John Watkinson considers deflation in the digital world.
Since the economic crash of 2008 it has become clear that it was not a temporary event, but a correction whose results would be near permanent. Corrections take place when the wrong road has been taken for too long. In this case the wrong road was excessive borrowing, by individuals and governments alike, for the sole purpose of having what could not be afforded by pushing the problem into the future.
Economists and politicians bang on about growth, but in a finite world, indefinite growth is not possible and is the direct antithesis of environmental protection. There is no fundamental requirement for growth in an economy that I can identify, other than it being proportional to the size of the population.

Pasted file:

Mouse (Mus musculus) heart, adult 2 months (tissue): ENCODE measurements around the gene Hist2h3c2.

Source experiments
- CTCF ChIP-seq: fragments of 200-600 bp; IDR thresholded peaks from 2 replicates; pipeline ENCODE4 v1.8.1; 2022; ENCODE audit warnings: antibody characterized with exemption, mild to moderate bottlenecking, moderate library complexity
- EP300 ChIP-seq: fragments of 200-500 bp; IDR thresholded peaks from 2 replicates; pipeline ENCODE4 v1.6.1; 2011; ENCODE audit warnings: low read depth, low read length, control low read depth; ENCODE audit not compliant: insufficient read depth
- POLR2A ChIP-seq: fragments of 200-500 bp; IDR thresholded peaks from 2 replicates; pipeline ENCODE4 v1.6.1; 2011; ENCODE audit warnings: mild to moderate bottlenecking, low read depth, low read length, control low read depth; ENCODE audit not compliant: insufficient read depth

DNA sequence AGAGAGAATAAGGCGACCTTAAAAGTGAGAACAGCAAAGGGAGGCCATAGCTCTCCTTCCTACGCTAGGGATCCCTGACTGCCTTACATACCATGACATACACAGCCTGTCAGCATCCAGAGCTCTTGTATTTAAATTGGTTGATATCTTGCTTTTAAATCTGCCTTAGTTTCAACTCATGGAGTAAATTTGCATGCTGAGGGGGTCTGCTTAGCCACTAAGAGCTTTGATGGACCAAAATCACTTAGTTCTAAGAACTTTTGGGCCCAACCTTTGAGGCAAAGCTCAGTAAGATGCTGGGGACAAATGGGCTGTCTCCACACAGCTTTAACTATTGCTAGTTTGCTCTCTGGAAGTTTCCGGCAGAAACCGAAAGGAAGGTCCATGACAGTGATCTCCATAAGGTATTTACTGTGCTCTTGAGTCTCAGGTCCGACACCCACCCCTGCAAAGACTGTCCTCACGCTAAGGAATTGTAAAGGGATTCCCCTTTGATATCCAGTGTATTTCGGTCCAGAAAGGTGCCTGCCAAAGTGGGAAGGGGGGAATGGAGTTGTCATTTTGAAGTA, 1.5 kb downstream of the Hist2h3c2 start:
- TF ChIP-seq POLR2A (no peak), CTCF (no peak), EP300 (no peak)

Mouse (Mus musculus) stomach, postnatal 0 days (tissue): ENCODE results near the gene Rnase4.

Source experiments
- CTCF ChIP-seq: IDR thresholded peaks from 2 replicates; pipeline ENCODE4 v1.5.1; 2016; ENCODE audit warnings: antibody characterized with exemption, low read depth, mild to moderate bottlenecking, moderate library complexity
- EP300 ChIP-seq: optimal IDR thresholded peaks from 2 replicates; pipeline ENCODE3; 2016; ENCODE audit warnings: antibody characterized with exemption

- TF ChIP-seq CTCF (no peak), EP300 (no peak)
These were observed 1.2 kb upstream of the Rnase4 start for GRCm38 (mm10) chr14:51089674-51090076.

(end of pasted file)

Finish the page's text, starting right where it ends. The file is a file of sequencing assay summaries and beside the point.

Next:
The need for growth must therefore be political. Traditionally, when there has been government borrowing, the interest would be paid back by the greater tax revenues in the future made possible by growth. It’s a classic pyramid scheme. If as an individual I created a scheme like that, I would most likely end up in jail, but somehow it’s all right for politicians to do it.
Let’s be clear what happened in 2008. Homeowners were offered mortgages whose repayments they could afford for houses they couldn’t afford. What they didn’t realise was that is only possible if the debt increases. Somehow it was all right for banks to do that. Inevitably one day the repayments go up. Many couldn’t afford it so it backfired on the bank when income from repayments dried up.
The larger pyramid scheme is coming unglued as a result of a number of factors whose effects combined. For understandable reasons, there was a peak in births just after WWII, which then returned to a slowing of population growth. I was part of it. We baby boomers are now retiring and instead of contributing taxes, we are drawing pensions and needing medical attention. To make matters worse… [contd]